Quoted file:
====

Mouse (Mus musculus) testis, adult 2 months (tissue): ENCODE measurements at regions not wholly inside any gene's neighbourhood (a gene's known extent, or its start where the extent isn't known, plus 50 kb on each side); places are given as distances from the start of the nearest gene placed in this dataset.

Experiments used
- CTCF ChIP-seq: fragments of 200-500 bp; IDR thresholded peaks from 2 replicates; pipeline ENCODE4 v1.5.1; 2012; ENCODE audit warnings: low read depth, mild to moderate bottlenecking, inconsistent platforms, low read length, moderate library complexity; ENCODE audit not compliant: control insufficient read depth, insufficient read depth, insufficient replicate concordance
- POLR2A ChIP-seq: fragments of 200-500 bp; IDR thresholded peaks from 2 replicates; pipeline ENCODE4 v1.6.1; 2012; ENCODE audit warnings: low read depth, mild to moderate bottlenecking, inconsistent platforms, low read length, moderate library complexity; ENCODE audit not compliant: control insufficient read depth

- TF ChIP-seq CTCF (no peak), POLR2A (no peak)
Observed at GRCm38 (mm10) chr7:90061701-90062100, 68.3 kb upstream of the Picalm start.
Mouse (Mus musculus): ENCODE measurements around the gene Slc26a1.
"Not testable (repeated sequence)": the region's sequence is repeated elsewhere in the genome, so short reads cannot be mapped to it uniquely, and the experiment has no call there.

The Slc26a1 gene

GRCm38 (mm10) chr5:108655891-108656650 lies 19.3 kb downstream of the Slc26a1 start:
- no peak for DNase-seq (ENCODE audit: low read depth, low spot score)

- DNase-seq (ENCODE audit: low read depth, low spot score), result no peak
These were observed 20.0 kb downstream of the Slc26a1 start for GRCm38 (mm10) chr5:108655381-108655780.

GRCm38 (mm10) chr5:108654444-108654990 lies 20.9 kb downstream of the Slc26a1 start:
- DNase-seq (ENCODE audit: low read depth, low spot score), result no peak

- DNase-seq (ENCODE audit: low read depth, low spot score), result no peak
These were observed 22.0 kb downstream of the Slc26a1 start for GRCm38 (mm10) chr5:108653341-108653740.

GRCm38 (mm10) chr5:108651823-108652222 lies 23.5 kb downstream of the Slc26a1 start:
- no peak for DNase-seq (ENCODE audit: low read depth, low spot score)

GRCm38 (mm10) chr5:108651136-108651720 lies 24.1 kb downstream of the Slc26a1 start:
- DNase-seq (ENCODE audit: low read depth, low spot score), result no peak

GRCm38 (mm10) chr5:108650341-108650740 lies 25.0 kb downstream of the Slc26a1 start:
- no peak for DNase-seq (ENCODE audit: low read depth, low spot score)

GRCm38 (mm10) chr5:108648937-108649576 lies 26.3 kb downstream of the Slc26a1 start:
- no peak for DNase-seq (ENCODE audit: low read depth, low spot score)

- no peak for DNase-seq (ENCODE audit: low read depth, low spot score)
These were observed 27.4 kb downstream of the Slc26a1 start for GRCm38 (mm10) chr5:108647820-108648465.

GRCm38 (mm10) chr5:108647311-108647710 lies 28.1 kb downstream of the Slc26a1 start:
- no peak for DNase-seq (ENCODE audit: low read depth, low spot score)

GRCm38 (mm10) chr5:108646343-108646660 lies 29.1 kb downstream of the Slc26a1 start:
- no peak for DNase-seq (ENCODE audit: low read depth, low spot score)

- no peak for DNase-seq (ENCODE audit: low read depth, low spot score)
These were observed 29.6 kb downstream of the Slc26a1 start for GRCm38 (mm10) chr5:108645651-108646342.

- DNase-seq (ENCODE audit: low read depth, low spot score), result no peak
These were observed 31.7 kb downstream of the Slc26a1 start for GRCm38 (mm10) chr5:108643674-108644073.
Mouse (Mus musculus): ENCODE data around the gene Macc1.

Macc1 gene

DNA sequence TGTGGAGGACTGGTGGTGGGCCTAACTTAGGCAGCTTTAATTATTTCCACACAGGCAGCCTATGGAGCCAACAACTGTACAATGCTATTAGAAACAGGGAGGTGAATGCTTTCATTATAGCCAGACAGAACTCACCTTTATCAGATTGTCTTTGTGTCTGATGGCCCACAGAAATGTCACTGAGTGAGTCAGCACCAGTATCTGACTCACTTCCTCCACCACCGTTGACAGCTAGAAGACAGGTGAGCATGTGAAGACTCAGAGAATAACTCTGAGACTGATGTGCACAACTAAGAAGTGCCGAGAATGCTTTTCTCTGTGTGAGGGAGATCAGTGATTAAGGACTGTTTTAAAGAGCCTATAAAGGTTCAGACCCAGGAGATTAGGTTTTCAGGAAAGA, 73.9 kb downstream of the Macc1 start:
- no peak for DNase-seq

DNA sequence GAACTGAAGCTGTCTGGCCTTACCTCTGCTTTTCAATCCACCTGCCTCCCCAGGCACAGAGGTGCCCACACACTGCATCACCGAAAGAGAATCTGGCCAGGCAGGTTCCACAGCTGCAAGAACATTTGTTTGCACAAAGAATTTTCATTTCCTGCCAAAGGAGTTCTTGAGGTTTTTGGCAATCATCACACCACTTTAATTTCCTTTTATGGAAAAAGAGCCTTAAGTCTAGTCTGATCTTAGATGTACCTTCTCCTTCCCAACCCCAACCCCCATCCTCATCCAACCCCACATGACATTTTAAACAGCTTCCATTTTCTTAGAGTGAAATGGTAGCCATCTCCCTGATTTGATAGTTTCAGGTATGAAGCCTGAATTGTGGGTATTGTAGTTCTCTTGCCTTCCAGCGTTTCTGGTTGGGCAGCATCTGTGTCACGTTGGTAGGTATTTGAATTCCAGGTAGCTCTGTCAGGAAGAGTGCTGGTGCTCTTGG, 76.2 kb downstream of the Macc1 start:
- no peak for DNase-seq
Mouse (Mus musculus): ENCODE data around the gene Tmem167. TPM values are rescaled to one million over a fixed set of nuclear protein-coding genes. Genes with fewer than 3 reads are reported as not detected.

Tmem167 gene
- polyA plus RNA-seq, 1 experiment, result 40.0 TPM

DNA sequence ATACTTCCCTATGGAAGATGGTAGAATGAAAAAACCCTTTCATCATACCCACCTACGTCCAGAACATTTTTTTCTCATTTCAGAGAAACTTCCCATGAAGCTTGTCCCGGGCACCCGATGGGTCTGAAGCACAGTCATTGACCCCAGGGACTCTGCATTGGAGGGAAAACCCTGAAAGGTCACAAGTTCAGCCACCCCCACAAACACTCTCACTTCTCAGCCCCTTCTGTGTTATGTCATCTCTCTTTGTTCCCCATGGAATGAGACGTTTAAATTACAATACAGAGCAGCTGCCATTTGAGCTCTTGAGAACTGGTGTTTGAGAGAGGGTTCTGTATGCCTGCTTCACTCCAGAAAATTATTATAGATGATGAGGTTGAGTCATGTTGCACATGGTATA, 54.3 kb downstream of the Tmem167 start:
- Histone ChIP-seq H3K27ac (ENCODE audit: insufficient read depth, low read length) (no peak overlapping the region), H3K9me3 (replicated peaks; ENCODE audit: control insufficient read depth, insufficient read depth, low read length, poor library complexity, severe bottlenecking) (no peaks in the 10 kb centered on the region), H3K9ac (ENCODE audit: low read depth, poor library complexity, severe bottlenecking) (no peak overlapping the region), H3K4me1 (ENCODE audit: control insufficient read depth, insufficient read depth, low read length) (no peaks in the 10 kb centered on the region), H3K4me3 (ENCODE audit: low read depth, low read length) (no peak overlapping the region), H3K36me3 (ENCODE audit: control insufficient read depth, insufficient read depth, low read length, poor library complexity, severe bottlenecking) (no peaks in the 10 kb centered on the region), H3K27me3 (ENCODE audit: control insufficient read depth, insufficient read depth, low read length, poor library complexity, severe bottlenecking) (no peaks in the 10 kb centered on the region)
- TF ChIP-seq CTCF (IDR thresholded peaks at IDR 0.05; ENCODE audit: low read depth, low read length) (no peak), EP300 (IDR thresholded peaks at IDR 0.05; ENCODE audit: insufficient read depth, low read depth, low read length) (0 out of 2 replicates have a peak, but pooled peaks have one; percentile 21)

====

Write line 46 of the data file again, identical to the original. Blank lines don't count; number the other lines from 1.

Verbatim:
- Histone ChIP-seq H3K27ac (ENCODE audit: insufficient read depth, low read length) (no peak overlapping the region), H3K9me3 (replicated peaks; ENCODE audit: control insufficient read depth, insufficient read depth, low read length, poor library complexity, severe bottlenecking) (no peaks in the 10 kb centered on the region), H3K9ac (ENCODE audit: low read depth, poor library complexity, severe bottlenecking) (no peak overlapping the region), H3K4me1 (ENCODE audit: control insufficient read depth, insufficient read depth, low read length) (no peaks in the 10 kb centered on the region), H3K4me3 (ENCODE audit: low read depth, low read length) (no peak overlapping the region), H3K36me3 (ENCODE audit: control insufficient read depth, insufficient read depth, low read length, poor library complexity, severe bottlenecking) (no peaks in the 10 kb centered on the region), H3K27me3 (ENCODE audit: control insufficient read depth, insufficient read depth, low read length, poor library complexity, severe bottlenecking) (no peaks in the 10 kb centered on the region)